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Law360, London (April 1, 2021, 4:16 PM BST) -- The finance watchdog has said that it will extend indefinitely its rules for U.K. banks and insurers on the fair treatment of customers seeking refunds for cancellations linked to the coronavirus pandemic.
The Financial Conduct Authority said it will extend its COVID-19 rules, which stipulate that insurers should not make policyholders go to "unreasonable lengths" when they attempt to make a claim for canceled holidays or weddings. The rules also require bank card providers to avoid delays on requests for money to be returned.
The rules, introduced in October 2020, were due to expire in April. The watchdog said on Thursday that it will extend the rules indefinitely under the "exceptional circumstances" of the pandemic after it launched a two-week consultation in February.
"We will keep this guidance under review as the wider situation relating to COVID-19 develops and will consider whether we should make the guidance permanent, either in its current form or with some changes to the guidance," the FCA said on Thursday. It will launch a full consultation with the industry if the guidance becomes permanent.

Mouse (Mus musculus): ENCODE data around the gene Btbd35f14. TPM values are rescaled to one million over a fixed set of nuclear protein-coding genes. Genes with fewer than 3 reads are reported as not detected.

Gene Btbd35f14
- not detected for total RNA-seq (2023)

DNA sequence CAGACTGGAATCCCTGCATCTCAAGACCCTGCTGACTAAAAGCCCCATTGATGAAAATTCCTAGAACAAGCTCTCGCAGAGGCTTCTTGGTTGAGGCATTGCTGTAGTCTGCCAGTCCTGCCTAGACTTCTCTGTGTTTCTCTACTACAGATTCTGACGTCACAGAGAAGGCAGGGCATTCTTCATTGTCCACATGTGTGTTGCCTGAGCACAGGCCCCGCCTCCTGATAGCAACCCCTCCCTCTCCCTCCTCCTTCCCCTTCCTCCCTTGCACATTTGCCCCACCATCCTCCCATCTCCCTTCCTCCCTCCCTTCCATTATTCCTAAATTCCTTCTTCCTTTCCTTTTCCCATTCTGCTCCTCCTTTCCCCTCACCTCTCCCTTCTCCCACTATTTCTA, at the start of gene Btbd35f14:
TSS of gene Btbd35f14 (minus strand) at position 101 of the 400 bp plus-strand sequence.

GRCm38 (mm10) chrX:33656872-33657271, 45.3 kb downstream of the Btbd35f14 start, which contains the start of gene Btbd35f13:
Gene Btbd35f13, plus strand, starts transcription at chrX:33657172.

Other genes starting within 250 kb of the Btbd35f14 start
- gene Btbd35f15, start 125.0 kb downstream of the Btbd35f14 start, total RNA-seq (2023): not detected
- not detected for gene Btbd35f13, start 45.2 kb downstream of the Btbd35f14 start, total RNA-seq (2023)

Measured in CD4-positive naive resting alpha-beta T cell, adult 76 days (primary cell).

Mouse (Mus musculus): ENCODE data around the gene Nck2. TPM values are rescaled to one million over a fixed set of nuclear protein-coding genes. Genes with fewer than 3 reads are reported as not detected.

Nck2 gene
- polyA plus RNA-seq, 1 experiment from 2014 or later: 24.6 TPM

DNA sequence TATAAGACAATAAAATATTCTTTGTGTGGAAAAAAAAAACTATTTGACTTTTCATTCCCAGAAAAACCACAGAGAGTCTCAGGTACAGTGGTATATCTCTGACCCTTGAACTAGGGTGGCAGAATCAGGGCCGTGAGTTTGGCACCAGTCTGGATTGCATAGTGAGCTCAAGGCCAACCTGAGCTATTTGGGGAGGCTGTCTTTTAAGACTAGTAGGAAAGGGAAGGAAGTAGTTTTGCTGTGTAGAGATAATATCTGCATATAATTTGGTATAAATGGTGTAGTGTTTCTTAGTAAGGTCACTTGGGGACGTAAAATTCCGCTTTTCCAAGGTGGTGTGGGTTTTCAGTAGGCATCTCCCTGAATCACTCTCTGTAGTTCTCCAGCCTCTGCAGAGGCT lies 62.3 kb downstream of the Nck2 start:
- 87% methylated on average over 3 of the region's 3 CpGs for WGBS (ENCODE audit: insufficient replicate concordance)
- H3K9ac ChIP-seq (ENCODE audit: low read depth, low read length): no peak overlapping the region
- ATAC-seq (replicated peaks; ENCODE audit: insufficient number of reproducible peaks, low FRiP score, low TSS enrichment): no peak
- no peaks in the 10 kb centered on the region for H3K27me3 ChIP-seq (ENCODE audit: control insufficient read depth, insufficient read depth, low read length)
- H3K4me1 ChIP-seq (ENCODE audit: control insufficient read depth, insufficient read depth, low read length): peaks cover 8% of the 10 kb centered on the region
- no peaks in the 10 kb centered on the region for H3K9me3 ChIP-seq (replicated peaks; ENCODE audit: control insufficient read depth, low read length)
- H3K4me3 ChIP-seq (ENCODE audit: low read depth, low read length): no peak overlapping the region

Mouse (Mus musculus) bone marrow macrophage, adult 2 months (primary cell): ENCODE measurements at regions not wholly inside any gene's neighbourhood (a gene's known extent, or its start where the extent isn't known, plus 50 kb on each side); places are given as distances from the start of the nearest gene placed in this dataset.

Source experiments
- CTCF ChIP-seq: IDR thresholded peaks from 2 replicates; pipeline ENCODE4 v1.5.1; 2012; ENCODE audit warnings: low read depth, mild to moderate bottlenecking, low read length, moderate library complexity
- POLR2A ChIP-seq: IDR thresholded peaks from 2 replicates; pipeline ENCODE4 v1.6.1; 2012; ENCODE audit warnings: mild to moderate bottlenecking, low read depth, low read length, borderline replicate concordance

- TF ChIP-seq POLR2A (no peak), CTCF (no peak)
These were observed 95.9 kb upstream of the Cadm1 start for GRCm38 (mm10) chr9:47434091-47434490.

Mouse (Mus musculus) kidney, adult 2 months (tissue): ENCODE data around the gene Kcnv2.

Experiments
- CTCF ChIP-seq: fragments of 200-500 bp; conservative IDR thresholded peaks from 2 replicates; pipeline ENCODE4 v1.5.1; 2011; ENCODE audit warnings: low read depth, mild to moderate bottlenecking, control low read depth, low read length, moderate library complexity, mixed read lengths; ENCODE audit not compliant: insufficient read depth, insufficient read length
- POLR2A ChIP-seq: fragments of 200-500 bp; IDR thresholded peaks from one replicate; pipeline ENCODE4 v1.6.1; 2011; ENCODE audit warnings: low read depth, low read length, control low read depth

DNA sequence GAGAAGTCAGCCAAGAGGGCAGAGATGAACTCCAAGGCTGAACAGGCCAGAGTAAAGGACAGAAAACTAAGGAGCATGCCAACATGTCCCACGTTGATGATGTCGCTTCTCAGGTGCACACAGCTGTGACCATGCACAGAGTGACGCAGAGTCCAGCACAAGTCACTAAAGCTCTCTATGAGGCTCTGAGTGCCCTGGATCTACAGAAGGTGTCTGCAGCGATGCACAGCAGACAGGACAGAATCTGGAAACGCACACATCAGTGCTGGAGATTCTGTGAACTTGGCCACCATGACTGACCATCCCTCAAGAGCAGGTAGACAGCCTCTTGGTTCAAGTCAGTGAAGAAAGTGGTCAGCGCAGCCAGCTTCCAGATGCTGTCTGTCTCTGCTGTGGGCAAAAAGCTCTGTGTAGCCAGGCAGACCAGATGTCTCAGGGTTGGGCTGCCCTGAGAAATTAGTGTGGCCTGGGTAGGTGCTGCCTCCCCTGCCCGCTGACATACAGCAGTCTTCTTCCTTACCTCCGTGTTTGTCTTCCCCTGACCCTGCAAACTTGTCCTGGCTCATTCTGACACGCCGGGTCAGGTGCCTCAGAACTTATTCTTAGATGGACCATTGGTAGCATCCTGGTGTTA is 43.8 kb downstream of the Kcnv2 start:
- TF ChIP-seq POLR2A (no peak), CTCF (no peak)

The rules were introduced as many consumers were denied refunds from travel companies or event organizers over holidays or weddings that were canceled amid the national COVID-19 lockdowns. Policyholders would typically claim a refund through their insurance policies or through a so-called chargeback, or refund, from their credit card provider.
Insurers should not impose onerous requirements on customers to exhaust all options before claiming on their policies, the guidance says.
The City watchdog said that email records that prove the policyholder has tried to get a refund should be sufficient, and customers should not have to go as far as initiating legal proceedings against travel companies to prove they have attempted to get their money back.
The watchdog also said that credit card companies should process refund requests within a reasonable time. "If there are delays in processing claims, firms should clearly explain the reason," the regulator added.
The Association of British Insurers, a trade body, said in February that the industry expected to pay out an estimated £152 million ($210 million) in travel insurance claims and £121 million on other types of insurance, including event and wedding cancelations.
--Editing by Joe Millis.
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